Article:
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BWW Review: THE LAST FIVE YEARS at WaterTower Theatre

BWW Review: THE LAST FIVE YEARS at WaterTower Theatre
Seth Womack and Monique Abry
Photo by Jason Anderson
Costumes by Sylvia Fuhrken

Composer and prodigy Jason Robert Brown made his mark in the theatre world with his debut song cycle, SONGS FOR A NEW WORLD, which played Off-Broadway in 1995 and continues to be produced by/for theatre enthusiasts. And, although he's since had a handful of celebrated, yet unsuccessful Broadway attempts (THE BRIDGES OF MADISON COUNTY, 13, HONEYMOON IN VEGAS), it's his two-person musical THE LAST FIVE YEARS that is most often seen onstage across the globe. But does the small show survive when stripped of its intimate nature, as in the production currently playing at WaterTower Theatre? The tough answer is both yes and no.

The two-person, one-act musical is a roller coaster of young love between an up-and-coming author and a hopeful actress. Told mostly through song, Jamie (the male)'s story follows a linear path: boy meets girls, falls in love, marries and divorces. However, the unique plot device employed is that his partner Cathy takes the stage every other song, with her path progressing backward, her songs starting at the breakup and ending as she first falls in love. As often directed, and arguably as written, the pair shares the stage only in the middle, where their paths meet momentarily for their wedding.

WaterTower Theatre's production, directed by WTT's Associate Artistic Director Kelsey Leigh Ervi, takes a brave, if not risky approach by forcing the characters onstage during their partners' every moment. While this perhaps furthers the audience's understanding of the dynamics between the pair, the change often leads to distracting and unnecessary miming by one actor during their partner's songs, left without the opportunity to utter a word. And while the inclusion of the onstage band provides several humorous moments and allows the audience to more greatly appreciate the six players, their use does tend to distort both the intimacy between the two actors, as well as the deep connection typically shared between Jamie or Cathy and the audience. Ervi's restructuring of the show might lead unfamiliar ticket buyers into assuming that THE LAST FIVE YEARS is a series of musical vignettes, but her astute ability to guide actors to great emotional heights cannot be overlooked.

Seth Womack, who recently turned heads with his captivating performance in Ervi's concert staging of PARADE, stars as Jaime. He unpacks an effecting emotional punch in his renditions of "Nobody Needs to Know," and "If I Didn't Believe in You," yet manages to bring the audience to stitches with "The Schmuel Song". On opening night, Womack adapted a lyric or two too many into spoken dialogue, but his apparent musical skill turned out many impressive moments.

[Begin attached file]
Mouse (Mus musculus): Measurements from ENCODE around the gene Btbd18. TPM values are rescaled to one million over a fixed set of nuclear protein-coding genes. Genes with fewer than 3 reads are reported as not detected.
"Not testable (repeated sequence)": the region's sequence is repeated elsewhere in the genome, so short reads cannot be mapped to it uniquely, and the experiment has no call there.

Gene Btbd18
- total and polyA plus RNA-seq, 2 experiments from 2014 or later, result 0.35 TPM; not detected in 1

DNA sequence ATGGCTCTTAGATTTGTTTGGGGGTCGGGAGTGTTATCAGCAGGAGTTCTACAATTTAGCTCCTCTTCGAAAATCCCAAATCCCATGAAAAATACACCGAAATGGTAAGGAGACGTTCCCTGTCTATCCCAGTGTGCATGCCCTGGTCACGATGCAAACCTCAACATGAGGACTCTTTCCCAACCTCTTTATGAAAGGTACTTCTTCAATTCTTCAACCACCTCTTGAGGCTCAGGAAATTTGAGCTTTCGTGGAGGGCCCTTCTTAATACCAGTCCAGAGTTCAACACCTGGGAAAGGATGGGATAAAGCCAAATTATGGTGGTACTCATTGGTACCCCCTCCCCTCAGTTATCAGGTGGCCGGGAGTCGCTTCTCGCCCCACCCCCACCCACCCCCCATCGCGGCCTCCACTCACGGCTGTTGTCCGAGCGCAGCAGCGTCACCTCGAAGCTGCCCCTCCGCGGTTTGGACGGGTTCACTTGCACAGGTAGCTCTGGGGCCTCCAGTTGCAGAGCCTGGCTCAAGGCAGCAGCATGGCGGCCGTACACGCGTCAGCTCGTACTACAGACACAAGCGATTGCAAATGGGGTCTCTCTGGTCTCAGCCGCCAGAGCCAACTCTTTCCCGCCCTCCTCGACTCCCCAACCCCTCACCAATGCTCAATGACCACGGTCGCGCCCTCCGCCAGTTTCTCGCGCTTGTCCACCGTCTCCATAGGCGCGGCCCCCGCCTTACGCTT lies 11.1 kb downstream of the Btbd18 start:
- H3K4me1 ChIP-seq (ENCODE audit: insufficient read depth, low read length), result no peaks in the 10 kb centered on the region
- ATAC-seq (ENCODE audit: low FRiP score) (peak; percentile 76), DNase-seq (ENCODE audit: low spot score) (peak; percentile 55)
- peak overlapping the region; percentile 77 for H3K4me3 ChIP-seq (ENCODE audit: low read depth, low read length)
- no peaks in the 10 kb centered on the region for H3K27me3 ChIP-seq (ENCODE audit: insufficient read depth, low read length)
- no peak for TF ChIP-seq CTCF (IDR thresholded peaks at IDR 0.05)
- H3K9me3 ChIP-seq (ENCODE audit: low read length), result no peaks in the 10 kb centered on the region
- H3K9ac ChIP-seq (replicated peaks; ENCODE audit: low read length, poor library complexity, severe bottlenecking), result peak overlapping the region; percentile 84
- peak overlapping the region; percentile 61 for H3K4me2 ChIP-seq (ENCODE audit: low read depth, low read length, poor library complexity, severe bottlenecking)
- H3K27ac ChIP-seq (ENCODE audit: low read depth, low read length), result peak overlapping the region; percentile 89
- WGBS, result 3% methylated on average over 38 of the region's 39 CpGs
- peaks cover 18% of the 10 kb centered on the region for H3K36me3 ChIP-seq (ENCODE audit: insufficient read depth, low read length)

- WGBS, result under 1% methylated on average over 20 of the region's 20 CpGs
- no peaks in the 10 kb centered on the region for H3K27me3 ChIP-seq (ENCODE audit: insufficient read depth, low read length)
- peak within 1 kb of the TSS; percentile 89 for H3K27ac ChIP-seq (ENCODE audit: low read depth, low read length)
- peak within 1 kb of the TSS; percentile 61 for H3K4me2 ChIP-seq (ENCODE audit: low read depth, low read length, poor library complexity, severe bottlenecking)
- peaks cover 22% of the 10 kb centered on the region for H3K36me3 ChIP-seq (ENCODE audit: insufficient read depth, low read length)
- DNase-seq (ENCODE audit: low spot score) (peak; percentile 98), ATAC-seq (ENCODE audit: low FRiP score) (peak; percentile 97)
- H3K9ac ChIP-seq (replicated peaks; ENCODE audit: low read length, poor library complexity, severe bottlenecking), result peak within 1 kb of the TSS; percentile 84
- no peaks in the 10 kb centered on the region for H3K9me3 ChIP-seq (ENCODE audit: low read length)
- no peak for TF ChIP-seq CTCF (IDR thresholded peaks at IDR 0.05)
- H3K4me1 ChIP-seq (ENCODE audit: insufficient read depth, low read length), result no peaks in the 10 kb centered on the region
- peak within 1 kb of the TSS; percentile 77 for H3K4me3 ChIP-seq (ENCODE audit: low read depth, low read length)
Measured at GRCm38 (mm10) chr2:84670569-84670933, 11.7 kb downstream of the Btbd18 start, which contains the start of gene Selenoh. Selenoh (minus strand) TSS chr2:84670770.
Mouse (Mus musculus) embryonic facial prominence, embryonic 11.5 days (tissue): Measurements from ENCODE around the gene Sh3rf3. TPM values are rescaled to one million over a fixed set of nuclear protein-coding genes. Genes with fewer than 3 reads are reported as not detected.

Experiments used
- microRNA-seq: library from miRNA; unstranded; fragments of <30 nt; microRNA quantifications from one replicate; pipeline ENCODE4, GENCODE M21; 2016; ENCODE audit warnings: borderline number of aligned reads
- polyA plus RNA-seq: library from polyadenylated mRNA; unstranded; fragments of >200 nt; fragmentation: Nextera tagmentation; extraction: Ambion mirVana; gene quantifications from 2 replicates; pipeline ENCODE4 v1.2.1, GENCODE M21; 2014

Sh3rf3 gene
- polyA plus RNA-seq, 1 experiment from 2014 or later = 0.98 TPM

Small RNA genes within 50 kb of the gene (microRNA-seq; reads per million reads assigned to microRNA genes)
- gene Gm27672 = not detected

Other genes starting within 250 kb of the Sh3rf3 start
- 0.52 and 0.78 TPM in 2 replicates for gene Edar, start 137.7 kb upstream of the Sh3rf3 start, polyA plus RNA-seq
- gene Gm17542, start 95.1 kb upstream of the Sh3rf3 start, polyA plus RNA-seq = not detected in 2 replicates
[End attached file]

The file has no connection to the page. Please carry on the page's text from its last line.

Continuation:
Opposite Womack is Monique Abry as Cathy. Abry relocated to New York City from Dallas not long ago, but has been warmly welcomed back into town several times, most notably for her standout performance in Dallas Theatre Center's HAIR. With Abry's role being heavily inspired by composer Brown's ex-wife, the role can (in the wrong hands) easily come across as clingy, desperate and hopeless. But Abry's honest approach to both her character's career and relationship challenges helps us see and feel for Cathy's many struggles. And when she belts out her highest notes (especially in "I Can Do Better Than That"), her vocals cannot be beat.

Adam C. Wright's expertise is evident no matter where on stage you may look. He and his band may be disbursed throughout the cramped scenery, but they never miss a beat of Jason Robert Brown's famously challenging score, and their sound is unbeatable. And although Womack and Abry balance the scripted onstage chemistry, Wright is undeniably an equal contributor.

Now, if you haven't seen the musical nearly a dozen times like I have (in different stagings across the country), perhaps you'll connect with this approach more closely than I did. But, will the unwitting audience member clearly see the alternating timelines and the sense of emptiness each character eventually feels with this modified staging? I would not assume so. Still, there's a lot to love about the performance by this talented team, and there are at least a few moments every broken heart can relate to.

THE LAST FIVE YEARS runs on the Canterbury Family Main Stage at Addison's WaterTower Theatre now through July 1st. Tickets and more information can be found at

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